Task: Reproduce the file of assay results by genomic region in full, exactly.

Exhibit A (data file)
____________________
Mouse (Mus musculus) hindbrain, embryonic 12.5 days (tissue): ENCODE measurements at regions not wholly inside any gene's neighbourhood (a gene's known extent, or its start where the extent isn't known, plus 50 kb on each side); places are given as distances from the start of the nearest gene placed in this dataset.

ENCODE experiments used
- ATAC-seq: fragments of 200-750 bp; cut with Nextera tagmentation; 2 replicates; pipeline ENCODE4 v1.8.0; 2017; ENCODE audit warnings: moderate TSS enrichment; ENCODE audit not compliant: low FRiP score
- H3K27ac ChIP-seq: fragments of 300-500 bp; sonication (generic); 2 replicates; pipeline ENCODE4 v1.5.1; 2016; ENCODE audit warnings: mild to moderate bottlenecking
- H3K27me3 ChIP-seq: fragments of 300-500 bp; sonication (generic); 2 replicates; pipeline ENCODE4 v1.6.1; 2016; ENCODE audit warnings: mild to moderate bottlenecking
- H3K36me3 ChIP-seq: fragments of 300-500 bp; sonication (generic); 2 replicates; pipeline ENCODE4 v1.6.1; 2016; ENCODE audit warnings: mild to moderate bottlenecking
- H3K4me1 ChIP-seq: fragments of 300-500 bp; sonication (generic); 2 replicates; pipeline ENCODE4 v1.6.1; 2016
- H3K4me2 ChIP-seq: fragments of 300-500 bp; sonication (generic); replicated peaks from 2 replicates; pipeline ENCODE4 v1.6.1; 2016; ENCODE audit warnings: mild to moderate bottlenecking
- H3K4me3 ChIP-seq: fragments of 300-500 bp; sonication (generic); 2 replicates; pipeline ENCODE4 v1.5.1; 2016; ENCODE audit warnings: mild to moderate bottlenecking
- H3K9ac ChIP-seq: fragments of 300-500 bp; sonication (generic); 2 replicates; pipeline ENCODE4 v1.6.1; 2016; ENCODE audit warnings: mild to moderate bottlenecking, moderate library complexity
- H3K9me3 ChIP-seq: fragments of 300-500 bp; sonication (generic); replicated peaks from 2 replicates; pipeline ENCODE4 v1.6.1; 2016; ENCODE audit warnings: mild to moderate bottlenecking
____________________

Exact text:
Mouse (Mus musculus) hindbrain, embryonic 12.5 days (tissue): ENCODE measurements at regions not wholly inside any gene's neighbourhood (a gene's known extent, or its start where the extent isn't known, plus 50 kb on each side); places are given as distances from the start of the nearest gene placed in this dataset.

ENCODE experiments used
- ATAC-seq: fragments of 200-750 bp; cut with Nextera tagmentation; 2 replicates; pipeline ENCODE4 v1.8.0; 2017; ENCODE audit warnings: moderate TSS enrichment; ENCODE audit not compliant: low FRiP score
- H3K27ac ChIP-seq: fragments of 300-500 bp; sonication (generic); 2 replicates; pipeline ENCODE4 v1.5.1; 2016; ENCODE audit warnings: mild to moderate bottlenecking
- H3K27me3 ChIP-seq: fragments of 300-500 bp; sonication (generic); 2 replicates; pipeline ENCODE4 v1.6.1; 2016; ENCODE audit warnings: mild to moderate bottlenecking
- H3K36me3 ChIP-seq: fragments of 300-500 bp; sonication (generic); 2 replicates; pipeline ENCODE4 v1.6.1; 2016; ENCODE audit warnings: mild to moderate bottlenecking
- H3K4me1 ChIP-seq: fragments of 300-500 bp; sonication (generic); 2 replicates; pipeline ENCODE4 v1.6.1; 2016
- H3K4me2 ChIP-seq: fragments of 300-500 bp; sonication (generic); replicated peaks from 2 replicates; pipeline ENCODE4 v1.6.1; 2016; ENCODE audit warnings: mild to moderate bottlenecking
- H3K4me3 ChIP-seq: fragments of 300-500 bp; sonication (generic); 2 replicates; pipeline ENCODE4 v1.5.1; 2016; ENCODE audit warnings: mild to moderate bottlenecking
- H3K9ac ChIP-seq: fragments of 300-500 bp; sonication (generic); 2 replicates; pipeline ENCODE4 v1.6.1; 2016; ENCODE audit warnings: mild to moderate bottlenecking, moderate library complexity
- H3K9me3 ChIP-seq: fragments of 300-500 bp; sonication (generic); replicated peaks from 2 replicates; pipeline ENCODE4 v1.6.1; 2016; ENCODE audit warnings: mild to moderate bottlenecking